One of the biggest moments in school history has arrived.
Santa Maria High is hosting a CIF championship football game.
The Saints will play in their fifth championship game Saturday night, with kickoff slated for 7:45 p.m.
If everything goes Santa Maria's way, the Saints will be celebrating the school's first-ever divisional football championship and begin preparing for the state playoffs.
It's been awhile
Santa Maria has been here before, but not in quite some time. In fact, it's been 29 years. The 1988 team lost to San Marino in the Division VII title game by a score of 19-11. The Saints also advance to a CIF Southern Section championship game in 1984, 1972 and 1927.
Though the Saints have been here before, this is uncharted territory for most everyone currently affiliated with the program.
In the five seasons before head coach Dan Ellington arrived on the campus situated near Stowell Avenue and Broadway in the heart of Santa Maria, the Saints won a total of seven games from 2010 to 2014 and went just 4-35 in the four years before Ellington took over in 2015.
Santa Maria is 9-4 this season, a year after going 5-5 in Ellington's second season leading the Saints. They're on a seven-game win streak, with seven victories in the last seven weeks. It took the Saints five years to get seven wins before Ellington arrived and the Saints moved to the Northern League and out of the Los Padres League.
Their Northern League championship was the first outright league title for Santa Maria since that 1988 team made it to the divisional final. Their first-round win over Carpinteria three weeks ago ended a winless streak in the playoffs that started in 1994.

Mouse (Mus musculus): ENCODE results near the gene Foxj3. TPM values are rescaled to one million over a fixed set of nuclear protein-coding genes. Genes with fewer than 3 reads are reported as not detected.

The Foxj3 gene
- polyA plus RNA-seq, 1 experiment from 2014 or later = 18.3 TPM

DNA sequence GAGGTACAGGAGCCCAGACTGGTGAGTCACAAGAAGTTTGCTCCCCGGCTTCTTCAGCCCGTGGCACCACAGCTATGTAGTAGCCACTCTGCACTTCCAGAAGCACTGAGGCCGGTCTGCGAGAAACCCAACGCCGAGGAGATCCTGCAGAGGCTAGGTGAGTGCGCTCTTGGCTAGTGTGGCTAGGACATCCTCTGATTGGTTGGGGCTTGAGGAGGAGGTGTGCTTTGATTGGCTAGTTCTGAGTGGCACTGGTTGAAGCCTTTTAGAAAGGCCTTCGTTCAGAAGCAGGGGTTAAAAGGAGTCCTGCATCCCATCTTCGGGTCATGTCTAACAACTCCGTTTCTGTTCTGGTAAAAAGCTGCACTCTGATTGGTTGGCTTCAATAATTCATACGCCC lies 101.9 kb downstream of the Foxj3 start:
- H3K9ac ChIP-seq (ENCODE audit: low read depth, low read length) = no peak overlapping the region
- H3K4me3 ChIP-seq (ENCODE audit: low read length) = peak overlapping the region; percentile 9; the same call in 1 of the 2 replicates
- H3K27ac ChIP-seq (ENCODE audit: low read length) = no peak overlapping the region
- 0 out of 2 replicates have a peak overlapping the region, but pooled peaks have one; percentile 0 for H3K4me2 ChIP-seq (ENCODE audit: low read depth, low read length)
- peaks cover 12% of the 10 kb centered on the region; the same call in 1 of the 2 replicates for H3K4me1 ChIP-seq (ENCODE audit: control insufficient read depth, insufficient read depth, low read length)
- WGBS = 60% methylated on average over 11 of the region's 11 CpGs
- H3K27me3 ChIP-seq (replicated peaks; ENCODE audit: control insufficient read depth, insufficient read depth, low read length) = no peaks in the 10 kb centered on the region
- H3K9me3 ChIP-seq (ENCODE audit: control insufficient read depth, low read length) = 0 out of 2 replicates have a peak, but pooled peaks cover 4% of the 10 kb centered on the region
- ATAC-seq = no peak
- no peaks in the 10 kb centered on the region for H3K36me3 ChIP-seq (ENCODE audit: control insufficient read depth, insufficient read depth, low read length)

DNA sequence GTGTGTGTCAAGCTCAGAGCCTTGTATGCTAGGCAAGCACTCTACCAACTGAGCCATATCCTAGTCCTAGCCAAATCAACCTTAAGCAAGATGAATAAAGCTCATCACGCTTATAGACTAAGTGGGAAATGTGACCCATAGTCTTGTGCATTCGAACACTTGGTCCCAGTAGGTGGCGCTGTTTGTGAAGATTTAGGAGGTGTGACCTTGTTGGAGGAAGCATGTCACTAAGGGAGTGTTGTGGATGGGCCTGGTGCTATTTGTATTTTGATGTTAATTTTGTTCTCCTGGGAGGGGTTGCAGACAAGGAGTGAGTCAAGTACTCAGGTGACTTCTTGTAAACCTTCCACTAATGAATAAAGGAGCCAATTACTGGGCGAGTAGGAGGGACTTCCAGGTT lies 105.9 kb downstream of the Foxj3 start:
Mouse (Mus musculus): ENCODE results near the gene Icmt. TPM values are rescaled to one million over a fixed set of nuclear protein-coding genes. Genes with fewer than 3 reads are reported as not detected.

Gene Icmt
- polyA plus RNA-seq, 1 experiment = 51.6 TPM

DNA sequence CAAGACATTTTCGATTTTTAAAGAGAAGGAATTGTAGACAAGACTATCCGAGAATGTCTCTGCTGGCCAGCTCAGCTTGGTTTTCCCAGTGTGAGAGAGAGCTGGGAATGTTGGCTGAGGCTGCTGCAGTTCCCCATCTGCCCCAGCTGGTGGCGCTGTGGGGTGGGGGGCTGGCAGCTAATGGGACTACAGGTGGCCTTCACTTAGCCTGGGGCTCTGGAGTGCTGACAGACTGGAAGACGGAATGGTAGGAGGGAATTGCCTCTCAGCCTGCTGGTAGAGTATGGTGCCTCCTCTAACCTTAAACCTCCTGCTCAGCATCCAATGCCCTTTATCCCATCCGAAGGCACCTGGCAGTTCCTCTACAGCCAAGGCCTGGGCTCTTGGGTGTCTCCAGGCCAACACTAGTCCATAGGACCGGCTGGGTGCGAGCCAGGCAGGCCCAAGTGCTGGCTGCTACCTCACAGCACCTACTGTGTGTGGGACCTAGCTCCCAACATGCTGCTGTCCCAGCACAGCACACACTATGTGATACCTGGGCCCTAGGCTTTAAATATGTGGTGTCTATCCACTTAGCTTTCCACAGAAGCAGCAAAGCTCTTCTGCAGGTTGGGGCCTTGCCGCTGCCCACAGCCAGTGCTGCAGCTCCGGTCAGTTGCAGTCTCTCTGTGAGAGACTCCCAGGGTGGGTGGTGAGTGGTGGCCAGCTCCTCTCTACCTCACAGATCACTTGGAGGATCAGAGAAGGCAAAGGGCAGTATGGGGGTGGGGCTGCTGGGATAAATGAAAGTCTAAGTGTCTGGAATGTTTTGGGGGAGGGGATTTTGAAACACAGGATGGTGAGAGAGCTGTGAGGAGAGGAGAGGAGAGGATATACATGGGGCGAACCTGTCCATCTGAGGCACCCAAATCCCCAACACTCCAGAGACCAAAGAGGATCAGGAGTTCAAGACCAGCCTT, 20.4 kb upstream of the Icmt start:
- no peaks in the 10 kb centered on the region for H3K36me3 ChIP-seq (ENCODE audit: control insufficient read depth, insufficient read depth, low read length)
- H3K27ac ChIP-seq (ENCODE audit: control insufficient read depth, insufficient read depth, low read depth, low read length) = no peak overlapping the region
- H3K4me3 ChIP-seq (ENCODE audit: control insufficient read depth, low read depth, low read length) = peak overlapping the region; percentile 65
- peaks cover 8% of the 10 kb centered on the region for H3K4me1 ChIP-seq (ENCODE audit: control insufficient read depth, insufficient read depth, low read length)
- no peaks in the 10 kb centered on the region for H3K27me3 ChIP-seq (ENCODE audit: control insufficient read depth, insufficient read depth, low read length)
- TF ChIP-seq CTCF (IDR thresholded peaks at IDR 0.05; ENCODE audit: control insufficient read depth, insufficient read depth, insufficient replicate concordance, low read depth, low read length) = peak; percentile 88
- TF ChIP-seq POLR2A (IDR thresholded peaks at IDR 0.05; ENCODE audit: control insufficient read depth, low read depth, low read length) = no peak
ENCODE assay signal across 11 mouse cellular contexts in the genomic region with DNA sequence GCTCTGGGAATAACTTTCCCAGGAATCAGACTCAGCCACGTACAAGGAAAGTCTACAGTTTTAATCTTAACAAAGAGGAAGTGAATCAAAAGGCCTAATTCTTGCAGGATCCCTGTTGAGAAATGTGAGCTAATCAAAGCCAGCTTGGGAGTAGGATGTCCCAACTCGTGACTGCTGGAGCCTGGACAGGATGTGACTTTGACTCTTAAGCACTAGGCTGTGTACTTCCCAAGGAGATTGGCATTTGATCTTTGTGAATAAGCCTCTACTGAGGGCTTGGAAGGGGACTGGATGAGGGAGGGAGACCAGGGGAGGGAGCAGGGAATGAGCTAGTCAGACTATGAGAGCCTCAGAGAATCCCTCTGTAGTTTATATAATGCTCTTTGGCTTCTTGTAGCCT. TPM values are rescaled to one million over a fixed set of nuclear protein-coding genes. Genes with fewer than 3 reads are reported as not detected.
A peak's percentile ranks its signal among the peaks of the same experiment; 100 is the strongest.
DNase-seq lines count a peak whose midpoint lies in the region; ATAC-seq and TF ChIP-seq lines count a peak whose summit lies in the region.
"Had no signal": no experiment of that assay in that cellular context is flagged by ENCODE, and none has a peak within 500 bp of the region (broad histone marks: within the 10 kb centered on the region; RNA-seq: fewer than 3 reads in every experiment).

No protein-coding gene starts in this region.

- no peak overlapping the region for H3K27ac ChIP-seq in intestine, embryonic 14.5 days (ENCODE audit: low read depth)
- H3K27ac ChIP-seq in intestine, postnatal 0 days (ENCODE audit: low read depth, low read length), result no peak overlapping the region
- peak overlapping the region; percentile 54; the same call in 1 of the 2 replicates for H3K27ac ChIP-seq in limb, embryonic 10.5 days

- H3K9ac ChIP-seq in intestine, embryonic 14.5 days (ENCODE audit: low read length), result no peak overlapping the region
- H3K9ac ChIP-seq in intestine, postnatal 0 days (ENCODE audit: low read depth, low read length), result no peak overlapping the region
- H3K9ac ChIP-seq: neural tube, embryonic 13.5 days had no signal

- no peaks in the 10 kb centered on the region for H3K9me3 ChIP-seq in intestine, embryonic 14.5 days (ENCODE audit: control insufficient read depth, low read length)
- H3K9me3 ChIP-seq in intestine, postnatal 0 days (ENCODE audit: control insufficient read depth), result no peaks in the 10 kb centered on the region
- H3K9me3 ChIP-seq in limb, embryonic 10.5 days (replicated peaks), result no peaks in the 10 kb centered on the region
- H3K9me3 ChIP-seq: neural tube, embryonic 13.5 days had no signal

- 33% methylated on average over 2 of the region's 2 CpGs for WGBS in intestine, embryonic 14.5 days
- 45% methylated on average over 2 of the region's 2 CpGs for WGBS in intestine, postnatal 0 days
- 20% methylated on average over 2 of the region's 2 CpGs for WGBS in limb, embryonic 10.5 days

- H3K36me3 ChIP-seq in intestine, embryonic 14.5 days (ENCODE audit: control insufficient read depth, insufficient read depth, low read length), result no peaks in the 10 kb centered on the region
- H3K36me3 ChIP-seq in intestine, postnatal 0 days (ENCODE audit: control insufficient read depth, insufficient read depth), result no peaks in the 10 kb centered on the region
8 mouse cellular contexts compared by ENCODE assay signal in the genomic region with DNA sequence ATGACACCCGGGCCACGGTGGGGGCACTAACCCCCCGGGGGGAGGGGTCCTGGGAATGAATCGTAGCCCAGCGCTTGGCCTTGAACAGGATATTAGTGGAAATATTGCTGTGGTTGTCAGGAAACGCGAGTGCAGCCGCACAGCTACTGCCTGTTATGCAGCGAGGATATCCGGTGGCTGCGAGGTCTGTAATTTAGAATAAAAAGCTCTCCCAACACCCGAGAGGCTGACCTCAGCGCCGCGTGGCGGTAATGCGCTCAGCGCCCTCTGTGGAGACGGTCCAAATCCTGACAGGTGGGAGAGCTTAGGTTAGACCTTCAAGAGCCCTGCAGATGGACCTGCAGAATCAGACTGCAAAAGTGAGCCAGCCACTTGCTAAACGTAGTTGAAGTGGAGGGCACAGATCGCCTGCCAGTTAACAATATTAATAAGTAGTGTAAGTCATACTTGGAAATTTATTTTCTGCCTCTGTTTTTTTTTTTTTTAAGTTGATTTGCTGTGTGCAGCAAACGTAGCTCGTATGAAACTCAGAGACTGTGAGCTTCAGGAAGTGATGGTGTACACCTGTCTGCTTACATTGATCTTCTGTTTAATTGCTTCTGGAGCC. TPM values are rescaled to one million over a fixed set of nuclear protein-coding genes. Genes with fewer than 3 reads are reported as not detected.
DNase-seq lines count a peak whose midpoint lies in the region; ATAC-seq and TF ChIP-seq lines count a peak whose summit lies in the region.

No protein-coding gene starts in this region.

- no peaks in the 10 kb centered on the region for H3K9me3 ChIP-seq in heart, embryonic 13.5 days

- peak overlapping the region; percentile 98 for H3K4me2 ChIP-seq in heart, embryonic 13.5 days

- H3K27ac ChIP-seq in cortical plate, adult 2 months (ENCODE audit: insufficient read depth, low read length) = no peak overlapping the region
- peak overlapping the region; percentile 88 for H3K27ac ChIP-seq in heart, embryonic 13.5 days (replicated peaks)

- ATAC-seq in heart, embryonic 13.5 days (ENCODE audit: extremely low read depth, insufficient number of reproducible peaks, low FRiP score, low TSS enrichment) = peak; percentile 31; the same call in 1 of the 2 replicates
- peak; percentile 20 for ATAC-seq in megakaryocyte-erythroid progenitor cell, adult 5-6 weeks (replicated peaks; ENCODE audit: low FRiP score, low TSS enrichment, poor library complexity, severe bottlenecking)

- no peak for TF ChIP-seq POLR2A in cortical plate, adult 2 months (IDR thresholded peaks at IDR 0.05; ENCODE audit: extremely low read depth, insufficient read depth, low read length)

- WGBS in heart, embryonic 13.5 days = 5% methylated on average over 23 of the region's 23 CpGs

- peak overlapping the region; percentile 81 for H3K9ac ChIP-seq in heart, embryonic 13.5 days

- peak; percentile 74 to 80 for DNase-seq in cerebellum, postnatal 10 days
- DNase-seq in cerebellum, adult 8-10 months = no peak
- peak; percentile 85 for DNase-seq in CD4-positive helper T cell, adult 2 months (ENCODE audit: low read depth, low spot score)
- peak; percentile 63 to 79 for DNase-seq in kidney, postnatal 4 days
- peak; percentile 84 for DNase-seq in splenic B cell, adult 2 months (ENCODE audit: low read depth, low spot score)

So, the Saints may have been in this position before, but it's been awhile.
Big Bear's history
Big Bear on the other hand, has been to a CIF Southern Section divisional title game three times before.
The Bears won it all for the first time in 1992, beating Bishop High School 13-12. They won it again in 2006, claiming the East Valley title with a 42-21 win over San Jacinto.
The Bears lost to Tehachapi 42-20 for the Inland Division title in 1980.
2-4 after September
On Sept. 29, it didn't appear the Saints would have any chance of getting this far.
After a 49-12 loss at Santa Ynez, they were just 2-4 on the season.
"Those games taught us a lot about ourselves," Ellington said this week. "We're a very different team now. We're much more confident. That Nipomo win really built our confidence."
After that September loss to the Pirates, a big boost was just around the corner. The Saints, decimated by injuries, enjoyed their bye week.
Now the Saints are healthy and on a roll. They haven't lost since.
"These kids have always been fighters, they've battled through a lot of things in their lives," Ellington said. "This is just football for them."
Past determines the present
Ellington feels the Saints are here in part because of the struggles the program has had in the past, especially just missing out on the playoffs after going 5-5 in 2016.